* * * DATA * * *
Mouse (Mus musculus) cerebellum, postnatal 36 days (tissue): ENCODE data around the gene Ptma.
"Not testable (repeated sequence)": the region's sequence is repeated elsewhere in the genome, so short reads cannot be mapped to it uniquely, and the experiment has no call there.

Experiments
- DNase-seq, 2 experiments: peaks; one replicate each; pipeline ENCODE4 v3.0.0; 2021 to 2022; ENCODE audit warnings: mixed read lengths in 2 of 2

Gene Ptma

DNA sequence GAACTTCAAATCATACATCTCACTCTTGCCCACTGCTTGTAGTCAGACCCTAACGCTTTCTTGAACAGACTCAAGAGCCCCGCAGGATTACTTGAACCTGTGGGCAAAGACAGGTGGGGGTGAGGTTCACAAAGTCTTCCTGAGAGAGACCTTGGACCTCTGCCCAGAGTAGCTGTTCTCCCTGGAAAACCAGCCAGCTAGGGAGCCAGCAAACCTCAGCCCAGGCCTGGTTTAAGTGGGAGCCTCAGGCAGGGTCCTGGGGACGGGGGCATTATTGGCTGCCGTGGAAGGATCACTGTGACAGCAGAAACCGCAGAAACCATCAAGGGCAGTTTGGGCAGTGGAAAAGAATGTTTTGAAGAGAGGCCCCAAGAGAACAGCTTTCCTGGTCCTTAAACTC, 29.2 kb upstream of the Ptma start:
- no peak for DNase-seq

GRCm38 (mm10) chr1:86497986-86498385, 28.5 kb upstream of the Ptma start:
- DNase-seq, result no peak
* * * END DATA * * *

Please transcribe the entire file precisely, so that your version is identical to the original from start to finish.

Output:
Mouse (Mus musculus) cerebellum, postnatal 36 days (tissue): ENCODE data around the gene Ptma.
"Not testable (repeated sequence)": the region's sequence is repeated elsewhere in the genome, so short reads cannot be mapped to it uniquely, and the experiment has no call there.

Experiments
- DNase-seq, 2 experiments: peaks; one replicate each; pipeline ENCODE4 v3.0.0; 2021 to 2022; ENCODE audit warnings: mixed read lengths in 2 of 2

Gene Ptma

DNA sequence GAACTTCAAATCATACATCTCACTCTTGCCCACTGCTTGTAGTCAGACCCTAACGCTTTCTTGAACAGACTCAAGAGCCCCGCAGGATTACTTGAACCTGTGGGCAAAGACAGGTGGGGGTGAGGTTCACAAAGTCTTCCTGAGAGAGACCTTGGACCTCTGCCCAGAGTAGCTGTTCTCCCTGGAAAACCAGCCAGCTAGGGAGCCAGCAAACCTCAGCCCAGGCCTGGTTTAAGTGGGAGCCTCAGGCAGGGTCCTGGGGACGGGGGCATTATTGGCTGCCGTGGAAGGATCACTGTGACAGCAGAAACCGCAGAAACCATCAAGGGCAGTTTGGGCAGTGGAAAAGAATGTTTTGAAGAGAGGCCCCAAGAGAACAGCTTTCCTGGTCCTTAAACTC, 29.2 kb upstream of the Ptma start:
- no peak for DNase-seq

GRCm38 (mm10) chr1:86497986-86498385, 28.5 kb upstream of the Ptma start:
- DNase-seq, result no peak